“Yes, they did,” says Rory. “But there are two ends to a pig!
“We began to change the farming system on the Ballymaloe farm.
“The glasshouses were erected where we grew mushrooms and tomatoes and seasonal vegetables. And we got out of rearing pigs.”
The big old shed that stored grain became redundant, like the pigs.
“That’s right,” says Rory. “The Grainstore is a big old ancient building, so old that in some parts of the original back walls you can still see the gun slots inserted in the wall. Three sides of the Grainstore were extended. It was in terrible bad repair.”
But the ancient building had potential.
“It was a big open space and had two levels front and back. There was potential for a gallery where people could sit enjoying a concert while mingling and having a drink.
“I got advice from a friend about re-roofing the Grainstore. He drew up the plans, and we decided to keep the walls in place as an original feature.”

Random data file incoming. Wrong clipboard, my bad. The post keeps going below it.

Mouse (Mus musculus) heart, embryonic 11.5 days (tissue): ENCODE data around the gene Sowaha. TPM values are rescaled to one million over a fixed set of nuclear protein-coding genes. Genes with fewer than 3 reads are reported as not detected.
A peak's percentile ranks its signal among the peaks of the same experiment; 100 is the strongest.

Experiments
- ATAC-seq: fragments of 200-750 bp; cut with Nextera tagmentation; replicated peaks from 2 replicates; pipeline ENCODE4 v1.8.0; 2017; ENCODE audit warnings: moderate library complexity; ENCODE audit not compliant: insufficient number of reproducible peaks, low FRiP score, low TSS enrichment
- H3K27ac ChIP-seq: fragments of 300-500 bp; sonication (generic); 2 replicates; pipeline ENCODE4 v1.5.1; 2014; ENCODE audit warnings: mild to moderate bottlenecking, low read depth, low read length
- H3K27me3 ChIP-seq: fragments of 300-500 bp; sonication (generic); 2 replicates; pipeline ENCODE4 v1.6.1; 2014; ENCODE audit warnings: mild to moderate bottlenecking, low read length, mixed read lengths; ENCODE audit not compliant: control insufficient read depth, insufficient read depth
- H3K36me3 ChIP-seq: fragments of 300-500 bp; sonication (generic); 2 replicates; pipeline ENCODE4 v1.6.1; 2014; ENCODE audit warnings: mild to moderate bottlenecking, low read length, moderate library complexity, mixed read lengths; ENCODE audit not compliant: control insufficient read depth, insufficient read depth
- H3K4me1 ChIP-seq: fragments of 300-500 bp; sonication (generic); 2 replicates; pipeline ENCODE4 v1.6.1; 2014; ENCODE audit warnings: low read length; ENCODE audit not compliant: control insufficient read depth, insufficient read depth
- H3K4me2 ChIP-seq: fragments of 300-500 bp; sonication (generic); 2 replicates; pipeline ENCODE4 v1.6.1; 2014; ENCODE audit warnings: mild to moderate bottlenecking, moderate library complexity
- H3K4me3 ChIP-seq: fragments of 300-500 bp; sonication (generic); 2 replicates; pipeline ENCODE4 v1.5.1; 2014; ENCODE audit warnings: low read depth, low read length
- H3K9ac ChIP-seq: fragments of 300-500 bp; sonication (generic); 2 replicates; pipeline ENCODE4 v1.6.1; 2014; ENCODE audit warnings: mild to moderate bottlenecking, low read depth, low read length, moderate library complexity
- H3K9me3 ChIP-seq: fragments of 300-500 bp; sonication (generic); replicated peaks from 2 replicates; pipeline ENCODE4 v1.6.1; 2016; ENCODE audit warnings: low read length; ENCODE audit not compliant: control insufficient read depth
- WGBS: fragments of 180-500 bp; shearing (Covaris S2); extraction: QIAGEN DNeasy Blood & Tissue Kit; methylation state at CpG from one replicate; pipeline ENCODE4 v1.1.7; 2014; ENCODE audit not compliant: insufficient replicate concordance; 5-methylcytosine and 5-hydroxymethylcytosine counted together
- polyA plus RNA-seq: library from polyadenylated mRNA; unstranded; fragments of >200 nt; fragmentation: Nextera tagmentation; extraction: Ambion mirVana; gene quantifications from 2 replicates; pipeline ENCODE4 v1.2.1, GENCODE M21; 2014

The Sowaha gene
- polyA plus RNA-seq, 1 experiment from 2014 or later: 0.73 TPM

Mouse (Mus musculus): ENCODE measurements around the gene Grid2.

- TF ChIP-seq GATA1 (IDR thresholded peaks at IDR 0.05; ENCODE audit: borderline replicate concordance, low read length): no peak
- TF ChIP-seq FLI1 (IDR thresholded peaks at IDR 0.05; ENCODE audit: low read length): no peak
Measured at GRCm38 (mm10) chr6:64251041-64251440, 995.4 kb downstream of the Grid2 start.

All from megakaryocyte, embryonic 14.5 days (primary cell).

Rory has architecture in his blood too. “My mother’s people, the Hills, were well-known Cork architects,” he says.
“The AIB building on the South Mall and Brown Thomas are two of the iconic buildings in Cork that the Hills were involved in.”
The ambitious project required a lot of financial input before the fortress-like building could be transformed into an entertainment venue with a capacity to hold 300 people.
“The new roof proved very expensive,” says Rory. “Because of the financial input needed to renovate the Grainstore, it sat there for four or five years.”
Then another member of the Allen family saw the perfect opportunity to have a day in the Grainstore.